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Schooled in Hard Tries

Sharon Jones is what you’d call a soul survivor.

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When Sharon Jones arrives at a midtown studio to record a song for a new album by soul legend Booker T., she gets a big hug from Questlove of the Roots, who will be playing drums. The 53-year-old Jones, packed tightly into jeans and a denim jacket, is singing a duet with Matt Berninger, of indie-rockers the National. She steps behind the mike, and after three tries, it’s plain to see who’s the veteran. While Berninger keeps tweaking the phrasing and redoing lines, Jones—her voice half-gospel shout, half–Soul Train silkiness—nails her part every time. “Wow—you sing three octaves,” Berninger tells her deferentially. After the last take, Booker T. and the engineers applaud.

Rewind 25 years, to a Manhattan studio where Jones and a friend are auditioning for a music exec. At one point, he tells Jones’s friend to step forward and Jones to move back. “I was like, ‘That don’t make any damn sense to me—we’re doin’ a duet,’ ” Jones says now. “And he said, ‘You don’t have the look—you’re too dark-skinned, you should use something to lighten your skin, and lose a couple of pounds.’ ” Jones still recoils at the memory. “The idea of me bein’ on a record album—that was gone.”

Then, maybe, but not now. After three decades of near obscurity, Jones is in demand; she and Brooklyn soul curators the Dap-Kings will release their fourth album, I Learned the Hard Way, on April 6. In recent years, she’s sung with Lou Reed in the stage version of Berlin and with Phish for their re-creation of Exile on Main St.; she duetted with Michael Bublé on Saturday Night Live and sings a funkified version of “This Land Is Your Land” in the opening credits of Up in the Air. “I feel like I asked God, and it took me a while,” says Jones. “So instead of ‘Why?’ I say, ‘Thank you.’ ”

Her belated acclaim is one of pop’s unlikeliest second acts, and she barely had a first. Jones was born in Georgia but grew up in Bedford-Stuyvesant, where her mother moved her six children after leaving an abusive spouse. After graduating from Brooklyn’s Thomas Jefferson High School, Jones—resplendent in an Afro and bell-bottoms—formed a funky party band called Inner Spectrum. But she had little interest in what followed: disco, crossover pop, then rap. Defeated after her aborted eighties audition, she spent a dozen years in a wedding band. She also did a sixteen-month stint as a guard on Rikers Island, where one night inmates demanded she sing “Greatest Love of All” before lockdown.

In the early nineties, she dubbed herself Miss Lafaye (her middle name) and tried her hand at house music. “I could do it,” she recalls, “but I just wasn’t feelin’ it.” She was also flirting with cocaine, struggling with difficult boyfriends, and bunking with family members when she was financially strapped. To this day, she lives with her mother in a project in Far Rockaway that she won’t even let her manager see.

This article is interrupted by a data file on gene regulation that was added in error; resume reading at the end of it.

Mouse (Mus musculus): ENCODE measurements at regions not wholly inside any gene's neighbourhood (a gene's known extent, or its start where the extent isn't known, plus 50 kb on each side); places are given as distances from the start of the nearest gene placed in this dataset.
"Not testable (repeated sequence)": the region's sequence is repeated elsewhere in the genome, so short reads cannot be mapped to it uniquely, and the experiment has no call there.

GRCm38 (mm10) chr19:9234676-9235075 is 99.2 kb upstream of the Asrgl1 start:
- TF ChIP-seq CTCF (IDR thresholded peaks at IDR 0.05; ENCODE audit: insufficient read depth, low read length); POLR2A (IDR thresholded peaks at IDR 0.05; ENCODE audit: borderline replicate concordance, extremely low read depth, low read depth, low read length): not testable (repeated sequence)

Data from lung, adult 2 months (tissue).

In 1996, one of those boyfriends was working a session with the Soul Providers, a local soul-funk band. He recommended Jones as a backup singer for one track. The session’s bassist, Gabriel Roth—a young white soul aficionado—was impressed when she talked her way through a prison-fight novelty called “Switchblade.” “It was hilarious,” he says. Soul Providers morphed into the Dap-Kings, and in 2000 Roth co-founded the Bushwick-based Daptone, which put out Jones’s debut album, Dap-Dippin’ With … Sharon Jones and the Dap-Kings, two years later. Many have made their way to the label’s shingled Troutman Street townhouse in search of some of that Daptone sound, most notably Amy Winehouse for her 2006 breakout Back to Black; she later used the Dap-Kings to back her on tour. Jones says she was never bothered that Winehouse and her producer, Mark Ronson, essentially appropriated the Daptone sound. “For the Dap-Kings, that was an opener, and people in the mainstream started lookin’ them up,” she says. What riled her were suggestions that she was jumping on Winehouse’s bandwagon. “We’ve been there, and we’re still doin’ this. In another few years, what are they gonna be doin’?” A good question. Jones saw Winehouse in London not long ago. “I don’t even want to talk about it,” she says. “But I can tell you this. Instead of people laughin’ at her, pray for her. Drugs are so horrible.”

Like its three predecessors, I Learned the Hard Way is a painstaking homage to the chitlin-circuit soul of the sixties and seventies. With their funk guitar licks and horn blasts, songs like “Better Things” and “Window Shopping” could easily be mistaken for dust-caked vinyl 45s by Carla Thomas or Betty Wright. The whole thing would border on hokey mimicry if it weren’t for the weathered authenticity of Jones’s voice. Just don’t call her retro: “There’s nothin’ retro about me, baby. I am soul!”


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